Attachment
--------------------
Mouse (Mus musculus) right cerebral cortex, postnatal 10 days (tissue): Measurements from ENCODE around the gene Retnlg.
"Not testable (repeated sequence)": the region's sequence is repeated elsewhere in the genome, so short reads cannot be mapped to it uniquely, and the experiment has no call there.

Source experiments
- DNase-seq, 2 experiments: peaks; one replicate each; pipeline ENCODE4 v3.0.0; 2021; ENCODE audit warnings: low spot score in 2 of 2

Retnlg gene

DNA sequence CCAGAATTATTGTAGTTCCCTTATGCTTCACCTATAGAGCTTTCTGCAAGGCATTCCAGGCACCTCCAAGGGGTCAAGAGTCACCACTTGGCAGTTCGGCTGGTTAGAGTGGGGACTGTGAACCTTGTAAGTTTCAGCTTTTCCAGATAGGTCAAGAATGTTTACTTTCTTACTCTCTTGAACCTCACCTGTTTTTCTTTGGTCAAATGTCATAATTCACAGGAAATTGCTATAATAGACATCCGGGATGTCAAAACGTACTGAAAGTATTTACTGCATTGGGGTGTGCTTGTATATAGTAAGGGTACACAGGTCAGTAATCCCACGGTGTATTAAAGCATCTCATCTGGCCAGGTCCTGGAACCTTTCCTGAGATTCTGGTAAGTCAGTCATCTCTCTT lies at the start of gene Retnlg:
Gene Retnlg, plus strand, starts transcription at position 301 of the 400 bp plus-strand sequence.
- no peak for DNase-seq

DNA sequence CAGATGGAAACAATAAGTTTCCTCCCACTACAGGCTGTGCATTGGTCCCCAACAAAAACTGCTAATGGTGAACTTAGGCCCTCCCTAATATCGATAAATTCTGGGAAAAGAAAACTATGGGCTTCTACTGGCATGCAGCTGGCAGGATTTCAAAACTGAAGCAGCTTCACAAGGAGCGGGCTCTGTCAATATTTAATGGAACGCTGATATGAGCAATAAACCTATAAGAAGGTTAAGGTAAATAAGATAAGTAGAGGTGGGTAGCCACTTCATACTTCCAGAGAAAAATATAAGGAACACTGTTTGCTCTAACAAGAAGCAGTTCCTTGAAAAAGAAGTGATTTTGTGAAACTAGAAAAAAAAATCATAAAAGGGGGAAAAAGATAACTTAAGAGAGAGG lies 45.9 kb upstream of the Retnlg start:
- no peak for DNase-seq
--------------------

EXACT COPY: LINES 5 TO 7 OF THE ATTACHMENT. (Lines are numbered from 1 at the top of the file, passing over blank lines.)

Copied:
Retnlg gene

DNA sequence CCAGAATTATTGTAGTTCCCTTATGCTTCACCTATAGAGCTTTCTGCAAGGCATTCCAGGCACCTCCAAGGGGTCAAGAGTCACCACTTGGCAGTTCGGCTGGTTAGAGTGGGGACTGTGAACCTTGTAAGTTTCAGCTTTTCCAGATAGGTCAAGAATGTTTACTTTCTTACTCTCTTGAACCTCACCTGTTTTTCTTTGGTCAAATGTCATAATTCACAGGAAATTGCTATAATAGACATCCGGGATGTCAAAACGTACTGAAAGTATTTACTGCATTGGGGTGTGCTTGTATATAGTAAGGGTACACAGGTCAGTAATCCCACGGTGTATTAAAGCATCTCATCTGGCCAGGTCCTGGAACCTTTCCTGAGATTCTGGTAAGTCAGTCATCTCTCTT lies at the start of gene Retnlg:
Gene Retnlg, plus strand, starts transcription at position 301 of the 400 bp plus-strand sequence.